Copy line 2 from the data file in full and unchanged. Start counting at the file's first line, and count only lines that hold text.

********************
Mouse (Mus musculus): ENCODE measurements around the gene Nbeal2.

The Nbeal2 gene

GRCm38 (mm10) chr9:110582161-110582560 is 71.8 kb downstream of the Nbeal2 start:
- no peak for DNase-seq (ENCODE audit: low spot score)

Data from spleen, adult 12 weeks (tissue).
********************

The Nbeal2 gene